Sure, new large and programatic church starts are sexy, but I suspect real (and affordable) numerical growth will come from the small- and medium-sized members of the UUA.
Been crunching numbers, and now that 255 congregations have been certified, I can report again.
Bad news: of those 255, there is a net gain of 805, including the Church of the Larger Fellowship's new 310. That's about two new members per congregation, if averaged, and that's not so good.
But four small- and medium- sized church have bucked this trend. Who are they? Read on . . . .
I looked at the congregations that grew by more than 20% in the last year, and which reported last year, and so didn't hide two years' growth in one report. Of course, it is easier for a very, very small church to grow by 20% or more. (The reverse is true; the biggest percentile losers are also very, very small.) I've lain the tinest aside as statistical flukes.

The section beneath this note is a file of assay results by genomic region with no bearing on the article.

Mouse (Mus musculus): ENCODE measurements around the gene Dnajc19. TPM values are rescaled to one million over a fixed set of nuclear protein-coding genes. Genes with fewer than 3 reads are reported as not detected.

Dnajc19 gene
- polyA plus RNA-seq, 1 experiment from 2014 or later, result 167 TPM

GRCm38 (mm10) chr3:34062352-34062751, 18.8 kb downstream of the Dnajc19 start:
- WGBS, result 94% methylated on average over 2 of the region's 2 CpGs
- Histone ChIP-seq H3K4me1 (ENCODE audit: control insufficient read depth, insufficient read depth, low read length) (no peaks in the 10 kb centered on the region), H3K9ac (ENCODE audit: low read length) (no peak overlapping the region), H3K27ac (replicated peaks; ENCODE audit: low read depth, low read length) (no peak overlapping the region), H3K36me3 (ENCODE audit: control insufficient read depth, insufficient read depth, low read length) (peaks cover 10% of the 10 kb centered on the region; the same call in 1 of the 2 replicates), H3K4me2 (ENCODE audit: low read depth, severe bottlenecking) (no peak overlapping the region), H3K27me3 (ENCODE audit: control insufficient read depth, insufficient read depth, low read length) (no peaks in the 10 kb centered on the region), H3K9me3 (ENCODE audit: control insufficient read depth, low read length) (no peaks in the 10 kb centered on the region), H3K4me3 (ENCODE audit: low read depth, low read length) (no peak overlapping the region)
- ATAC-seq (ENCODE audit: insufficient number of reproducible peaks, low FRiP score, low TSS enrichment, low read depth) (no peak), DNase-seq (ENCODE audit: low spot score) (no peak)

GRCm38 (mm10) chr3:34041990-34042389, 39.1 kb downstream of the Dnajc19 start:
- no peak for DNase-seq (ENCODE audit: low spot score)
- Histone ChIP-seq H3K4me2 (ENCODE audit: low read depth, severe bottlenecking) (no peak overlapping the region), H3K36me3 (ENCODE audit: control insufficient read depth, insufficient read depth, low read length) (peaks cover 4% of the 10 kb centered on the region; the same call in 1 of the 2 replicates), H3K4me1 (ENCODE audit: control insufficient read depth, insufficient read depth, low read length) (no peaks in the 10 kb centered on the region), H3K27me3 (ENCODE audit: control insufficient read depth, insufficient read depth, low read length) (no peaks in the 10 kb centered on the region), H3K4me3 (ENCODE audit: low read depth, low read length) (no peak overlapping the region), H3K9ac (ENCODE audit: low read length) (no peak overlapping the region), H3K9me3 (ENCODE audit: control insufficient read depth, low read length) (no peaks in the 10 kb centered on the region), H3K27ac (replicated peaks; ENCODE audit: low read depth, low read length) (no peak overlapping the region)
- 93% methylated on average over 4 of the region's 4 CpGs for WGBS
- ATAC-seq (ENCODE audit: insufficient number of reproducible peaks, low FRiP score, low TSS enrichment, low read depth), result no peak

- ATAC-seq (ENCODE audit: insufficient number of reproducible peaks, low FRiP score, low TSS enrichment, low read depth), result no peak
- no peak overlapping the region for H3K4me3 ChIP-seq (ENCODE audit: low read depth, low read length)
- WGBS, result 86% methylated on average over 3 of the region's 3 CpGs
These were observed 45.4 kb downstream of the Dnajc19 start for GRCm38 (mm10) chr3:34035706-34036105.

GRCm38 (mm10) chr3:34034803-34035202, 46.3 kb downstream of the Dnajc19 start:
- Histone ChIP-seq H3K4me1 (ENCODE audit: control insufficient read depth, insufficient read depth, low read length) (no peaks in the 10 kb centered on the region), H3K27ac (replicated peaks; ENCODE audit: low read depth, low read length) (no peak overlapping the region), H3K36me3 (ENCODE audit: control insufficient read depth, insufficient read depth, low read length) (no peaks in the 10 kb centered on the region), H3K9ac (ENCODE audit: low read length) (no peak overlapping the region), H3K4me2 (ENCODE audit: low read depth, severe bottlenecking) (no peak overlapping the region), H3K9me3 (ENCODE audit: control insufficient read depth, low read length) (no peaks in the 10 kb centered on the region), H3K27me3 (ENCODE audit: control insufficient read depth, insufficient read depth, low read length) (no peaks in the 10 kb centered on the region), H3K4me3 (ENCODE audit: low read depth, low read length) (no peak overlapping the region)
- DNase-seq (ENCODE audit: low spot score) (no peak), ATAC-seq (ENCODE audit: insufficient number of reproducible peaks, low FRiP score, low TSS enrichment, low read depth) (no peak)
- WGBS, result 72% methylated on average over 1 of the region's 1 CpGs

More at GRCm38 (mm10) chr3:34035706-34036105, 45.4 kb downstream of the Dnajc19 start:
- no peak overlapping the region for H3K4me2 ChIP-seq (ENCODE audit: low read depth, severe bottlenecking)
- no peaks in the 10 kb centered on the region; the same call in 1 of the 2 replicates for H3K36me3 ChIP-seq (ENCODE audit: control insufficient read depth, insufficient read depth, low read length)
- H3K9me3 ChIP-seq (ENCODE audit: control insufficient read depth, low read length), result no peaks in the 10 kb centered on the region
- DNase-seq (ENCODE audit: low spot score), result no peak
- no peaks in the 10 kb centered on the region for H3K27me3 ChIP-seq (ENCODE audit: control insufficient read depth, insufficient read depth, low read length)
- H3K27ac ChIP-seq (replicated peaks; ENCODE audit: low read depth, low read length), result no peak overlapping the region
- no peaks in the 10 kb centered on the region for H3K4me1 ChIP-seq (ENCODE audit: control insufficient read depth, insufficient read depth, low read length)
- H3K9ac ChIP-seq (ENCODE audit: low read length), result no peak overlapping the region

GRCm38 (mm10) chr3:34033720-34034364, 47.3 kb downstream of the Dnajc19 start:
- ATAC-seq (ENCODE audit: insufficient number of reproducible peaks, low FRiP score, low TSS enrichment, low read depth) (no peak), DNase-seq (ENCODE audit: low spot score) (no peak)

Even so, the Unitarian Universalist Fellowship of New Bern, North Carolina -- so far -- has grown the most, going form 33 to 46 members, an increase of 39.4%
Unitarian Fellowship of Lawrence, Kansas is noteworthy for going from 112 to 150 members; a 33.9% increase. So, too are . . .
Humbolt Unitarian Universalist Fellowship, Bayside, California (from 146 to 189; an increase of 29.5%) and Unitarian Universalist Fellowship of Topeka, Kansas, going from 115 ro 139, an increase of 20.1%
(The first and last have ministers and the middle two don't, in case you harbor a strong opinion one way or another.)
So where's the lesson here? My little elves, you could be a great help and help me figure out why these churches grew, and so many didn't.